(f)in section 23, subsections (3), (4) and (6) were omitted;

(g)in section 33, in subsection (1), the whole of paragraphs (a) to (d) were omitted;

(h)in section 34—

(i)paragraphs (a) and (b) of subsection (1) were omitted; and

(ii)in subsection (3) for “six months” there were substituted “twelve months”; and

(i)in section 42, subsections (3A), (4) and (5) were omitted.

Withdrawal notices

3.  (1)  Subject to regulation 36(6) (presumption of conformity for CE marked articles) and 38 (requirements regarding prohibitions, restrictions and withdrawals), where the Health and Safety Executive or the Secretary of State, as the case may be, believes a pyrotechnic article—

(a)in relation to which a manufacturer or, where regulation 24(1)(b) applies, an importer contravenes regulation 4(3) (categorisation) or in relation to which regulation 4(4) is contravened, or

(b)falling within Part 3 of the regulations,

is liable to endanger the health and safety of persons the Health and Safety Executive or the Secretary of State may serve a notice (“a withdrawal notice”) requiring the person on whom it is served to take measures aimed at preventing a pyrotechnic article in the supply chain from being supplied, without its consent.

(2) A withdrawal notice may require the person on whom it is served to take action to alert consumers to the risks that the pyrotechnic article presents.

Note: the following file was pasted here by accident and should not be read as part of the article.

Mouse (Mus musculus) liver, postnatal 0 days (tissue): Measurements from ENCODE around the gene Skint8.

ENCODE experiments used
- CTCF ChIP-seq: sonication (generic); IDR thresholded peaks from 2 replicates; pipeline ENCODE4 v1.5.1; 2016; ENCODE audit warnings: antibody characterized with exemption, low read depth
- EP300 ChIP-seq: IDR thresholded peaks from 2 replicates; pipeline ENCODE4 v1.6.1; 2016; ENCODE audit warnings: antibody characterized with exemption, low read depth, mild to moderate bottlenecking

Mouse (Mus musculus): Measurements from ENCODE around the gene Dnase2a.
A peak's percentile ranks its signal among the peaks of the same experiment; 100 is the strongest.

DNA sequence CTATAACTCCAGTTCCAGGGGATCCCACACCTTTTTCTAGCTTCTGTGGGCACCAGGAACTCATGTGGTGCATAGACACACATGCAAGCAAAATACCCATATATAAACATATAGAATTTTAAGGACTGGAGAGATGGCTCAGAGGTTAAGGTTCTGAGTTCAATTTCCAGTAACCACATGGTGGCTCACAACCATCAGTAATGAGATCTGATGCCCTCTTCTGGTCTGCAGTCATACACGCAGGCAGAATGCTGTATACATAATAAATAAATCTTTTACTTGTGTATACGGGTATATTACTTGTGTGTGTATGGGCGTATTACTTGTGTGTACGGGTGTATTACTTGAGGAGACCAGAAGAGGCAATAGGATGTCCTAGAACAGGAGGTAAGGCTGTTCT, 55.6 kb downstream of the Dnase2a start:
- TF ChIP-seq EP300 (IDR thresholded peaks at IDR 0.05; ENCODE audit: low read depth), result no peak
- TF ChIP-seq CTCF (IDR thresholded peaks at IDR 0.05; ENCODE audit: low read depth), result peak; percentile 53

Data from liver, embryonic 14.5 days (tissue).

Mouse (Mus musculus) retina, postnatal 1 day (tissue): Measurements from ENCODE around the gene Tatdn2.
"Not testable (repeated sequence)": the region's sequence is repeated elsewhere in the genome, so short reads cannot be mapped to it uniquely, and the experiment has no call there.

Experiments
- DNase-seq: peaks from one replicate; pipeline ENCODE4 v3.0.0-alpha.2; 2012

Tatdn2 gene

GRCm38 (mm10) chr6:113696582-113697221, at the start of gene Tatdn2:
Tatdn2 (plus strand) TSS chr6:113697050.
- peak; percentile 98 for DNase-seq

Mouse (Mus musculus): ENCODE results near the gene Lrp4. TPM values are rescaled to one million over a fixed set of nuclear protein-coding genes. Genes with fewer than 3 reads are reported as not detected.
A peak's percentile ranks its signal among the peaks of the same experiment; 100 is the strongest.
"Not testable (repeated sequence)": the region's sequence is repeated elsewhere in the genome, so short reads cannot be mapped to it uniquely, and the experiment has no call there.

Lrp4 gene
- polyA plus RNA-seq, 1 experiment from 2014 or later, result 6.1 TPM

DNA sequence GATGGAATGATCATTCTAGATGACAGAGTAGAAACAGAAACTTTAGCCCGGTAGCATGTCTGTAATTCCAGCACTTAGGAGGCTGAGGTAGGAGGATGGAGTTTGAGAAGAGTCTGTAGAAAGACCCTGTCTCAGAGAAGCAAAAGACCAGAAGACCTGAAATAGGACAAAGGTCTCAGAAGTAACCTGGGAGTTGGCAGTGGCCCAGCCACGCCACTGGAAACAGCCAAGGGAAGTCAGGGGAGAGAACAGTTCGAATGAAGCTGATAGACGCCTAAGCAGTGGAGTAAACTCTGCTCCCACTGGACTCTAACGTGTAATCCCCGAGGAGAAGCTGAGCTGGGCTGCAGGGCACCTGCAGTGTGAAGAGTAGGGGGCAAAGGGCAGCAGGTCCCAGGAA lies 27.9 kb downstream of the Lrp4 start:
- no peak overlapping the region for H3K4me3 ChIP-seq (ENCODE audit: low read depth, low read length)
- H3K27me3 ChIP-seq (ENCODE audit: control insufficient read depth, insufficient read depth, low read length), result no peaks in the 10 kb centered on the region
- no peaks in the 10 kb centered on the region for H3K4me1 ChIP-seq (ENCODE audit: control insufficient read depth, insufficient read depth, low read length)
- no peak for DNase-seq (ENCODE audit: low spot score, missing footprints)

(3) A withdrawal notice may require the person on whom it is served to keep the Health and Safety Executive or the Secretary of State informed of the whereabouts of any pyrotechnic article referred to in the notice in which the person on whom it is served has an interest.

(4) A consent given by the Health and Safety Executive or the Secretary of State for the purposes of paragraph (1) may impose such conditions on the supply of a pyrotechnic article for which the consent is required as the Health and Safety Executive or the Secretary of State considers appropriate.

Supplementary provisions relating to withdrawal notices

4.  (1)  A withdrawal notice shall have effect throughout the United Kingdom.

(2) Where the Health and Safety Executive or the Secretary of State serves a withdrawal notice in respect of a pyrotechnic article, the Health and Safety Executive or the Secretary of State shall be liable to pay compensation to a person having an interest in the article in respect of any loss or damage suffered by reason of the notice if—

(a)the pyrotechnic article was not an article which contravened regulation 4(3), (4) or a provision in Part 3 of these Regulations nor an article which was liable to endanger the health and safety of persons; and

(b)the exercise by the Health and Safety Executive or the Secretary of State of the power to serve the withdrawal notice was not attributable to any neglect or default by that person.

(3) Subject to regulation 36(6) (presumption of conformity for CE marked articles) and 38 (requirements regarding prohibitions, restrictions and withdrawals), the Health and Safety Executive or the Secretary of State may revoke a withdrawal notice which that person has served.

(4) Subject to regulation 36(6) (presumption of conformity for CE marked articles) and 38 (requirements regarding prohibitions, restrictions and withdrawals), the Health and Safety Executive or the Secretary of State may vary a withdrawal notice which that person has served, provided it is not made more restrictive for the person on whom it is served or more onerous for that person to comply with.

(5) Where the conditions for serving a withdrawal notice are satisfied and either—